A decisive blow to net neutrality?

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[author: Dylan Kennett]

On 14 January 2014, the concept of ‘net neutrality’ took a serious blow from the U.S Court of Appeals in Washington, D.C. The court struck down the Federal Communications Commission’s ‘Open Internet Order’ regulations which enshrined the basis of this fundamental principle of the internet and thus altering the relationship of the regulation of broadband providers.  The aim of ‘net neutrality’, as judge Tatel stated, was to ‘compel broadband providers to treat all internet traffic the same regardless of source…’.  The ruling (Verizon v. Federal Communications Commission, 11-1356) could allow for ISPs (Internet Service Providers) to eventually offer tiered internet services.  As a consequence of the decision, ISPs may ultimately determine at what speeds content from various providers will be delivered to the consumers.  Prior regulation mandated content delivery at equivalent speeds; it will thus be interesting to see if and how standard business practices among broadband providers in the U.S evolve.  With the likes of Netflix and Google commanding over half the data flow to end users in North America, it is not beyond the realm of possibility that ISPs could begin charging such content providers for “premium” service speeds to users, potentially leaving less wealthy content providers in a poor position and consumers to foot the bill.  As usual, we’ll keep you informed of any progress.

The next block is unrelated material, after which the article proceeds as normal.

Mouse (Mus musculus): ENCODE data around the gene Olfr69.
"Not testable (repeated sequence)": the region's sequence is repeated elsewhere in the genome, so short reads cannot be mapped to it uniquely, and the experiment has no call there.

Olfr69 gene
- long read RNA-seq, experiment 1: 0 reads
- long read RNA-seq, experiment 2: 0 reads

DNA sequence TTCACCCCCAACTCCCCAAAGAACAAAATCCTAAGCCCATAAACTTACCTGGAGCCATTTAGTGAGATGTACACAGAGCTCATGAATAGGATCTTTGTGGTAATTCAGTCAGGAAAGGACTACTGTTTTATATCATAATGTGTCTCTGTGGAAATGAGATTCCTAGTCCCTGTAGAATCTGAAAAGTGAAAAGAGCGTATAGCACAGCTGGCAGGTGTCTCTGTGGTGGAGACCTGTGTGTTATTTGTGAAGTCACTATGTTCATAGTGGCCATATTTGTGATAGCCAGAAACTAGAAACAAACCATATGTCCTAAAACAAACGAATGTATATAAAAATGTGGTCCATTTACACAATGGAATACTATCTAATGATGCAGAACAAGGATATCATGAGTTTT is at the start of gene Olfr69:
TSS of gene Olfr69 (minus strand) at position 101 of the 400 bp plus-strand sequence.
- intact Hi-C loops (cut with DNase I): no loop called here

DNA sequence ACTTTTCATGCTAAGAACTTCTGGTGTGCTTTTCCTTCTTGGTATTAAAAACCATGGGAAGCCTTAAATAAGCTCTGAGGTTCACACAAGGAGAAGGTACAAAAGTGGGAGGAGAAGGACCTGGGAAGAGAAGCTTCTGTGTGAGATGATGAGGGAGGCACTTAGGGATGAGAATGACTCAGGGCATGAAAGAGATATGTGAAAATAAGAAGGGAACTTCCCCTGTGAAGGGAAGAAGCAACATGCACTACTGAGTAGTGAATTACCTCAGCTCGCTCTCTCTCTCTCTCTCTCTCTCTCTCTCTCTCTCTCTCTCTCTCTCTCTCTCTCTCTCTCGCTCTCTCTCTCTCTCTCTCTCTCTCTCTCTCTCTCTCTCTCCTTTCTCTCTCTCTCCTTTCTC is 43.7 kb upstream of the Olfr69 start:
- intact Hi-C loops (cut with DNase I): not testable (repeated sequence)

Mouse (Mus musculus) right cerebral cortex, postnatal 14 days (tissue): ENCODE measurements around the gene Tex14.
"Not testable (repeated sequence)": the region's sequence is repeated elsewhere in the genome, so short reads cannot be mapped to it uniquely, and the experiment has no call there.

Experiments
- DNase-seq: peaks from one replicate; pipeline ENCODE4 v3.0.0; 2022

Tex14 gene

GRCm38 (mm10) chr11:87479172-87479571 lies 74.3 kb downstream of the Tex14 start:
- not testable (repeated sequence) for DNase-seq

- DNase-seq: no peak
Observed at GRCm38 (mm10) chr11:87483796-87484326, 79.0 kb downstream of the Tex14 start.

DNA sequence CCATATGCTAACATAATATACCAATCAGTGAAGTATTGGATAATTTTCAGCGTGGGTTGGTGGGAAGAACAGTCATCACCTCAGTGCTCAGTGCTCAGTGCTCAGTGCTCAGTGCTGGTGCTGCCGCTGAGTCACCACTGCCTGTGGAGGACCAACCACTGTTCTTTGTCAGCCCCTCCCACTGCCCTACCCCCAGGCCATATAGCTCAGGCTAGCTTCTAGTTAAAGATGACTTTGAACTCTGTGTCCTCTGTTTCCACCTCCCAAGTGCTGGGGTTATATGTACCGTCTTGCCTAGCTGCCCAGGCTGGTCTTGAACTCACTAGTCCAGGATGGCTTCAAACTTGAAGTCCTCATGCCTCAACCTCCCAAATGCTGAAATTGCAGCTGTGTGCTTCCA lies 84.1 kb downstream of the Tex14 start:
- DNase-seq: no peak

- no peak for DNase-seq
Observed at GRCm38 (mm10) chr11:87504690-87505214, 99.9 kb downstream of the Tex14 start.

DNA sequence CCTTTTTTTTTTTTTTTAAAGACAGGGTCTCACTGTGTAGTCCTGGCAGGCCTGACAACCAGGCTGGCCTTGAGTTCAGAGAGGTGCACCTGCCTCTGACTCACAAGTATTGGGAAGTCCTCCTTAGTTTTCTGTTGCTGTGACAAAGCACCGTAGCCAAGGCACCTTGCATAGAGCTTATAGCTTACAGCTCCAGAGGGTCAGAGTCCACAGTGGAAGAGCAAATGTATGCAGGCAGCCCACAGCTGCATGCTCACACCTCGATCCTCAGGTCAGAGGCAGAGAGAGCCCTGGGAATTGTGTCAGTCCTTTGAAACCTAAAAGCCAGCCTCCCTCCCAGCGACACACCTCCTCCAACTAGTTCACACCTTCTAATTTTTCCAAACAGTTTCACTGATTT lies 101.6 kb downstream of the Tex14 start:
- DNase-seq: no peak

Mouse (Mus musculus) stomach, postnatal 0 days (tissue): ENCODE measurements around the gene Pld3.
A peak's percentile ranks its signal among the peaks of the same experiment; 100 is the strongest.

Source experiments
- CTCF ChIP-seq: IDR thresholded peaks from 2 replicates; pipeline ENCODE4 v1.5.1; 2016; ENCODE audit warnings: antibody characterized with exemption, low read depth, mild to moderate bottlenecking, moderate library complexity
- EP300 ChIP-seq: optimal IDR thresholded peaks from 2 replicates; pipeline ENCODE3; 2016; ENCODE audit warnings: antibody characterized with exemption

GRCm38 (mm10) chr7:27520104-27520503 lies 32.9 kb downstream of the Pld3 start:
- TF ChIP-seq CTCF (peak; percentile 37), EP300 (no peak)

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DISCLAIMER: Because of the generality of this update, the information provided herein may not be applicable in all situations and should not be acted upon without specific legal advice based on particular situations.

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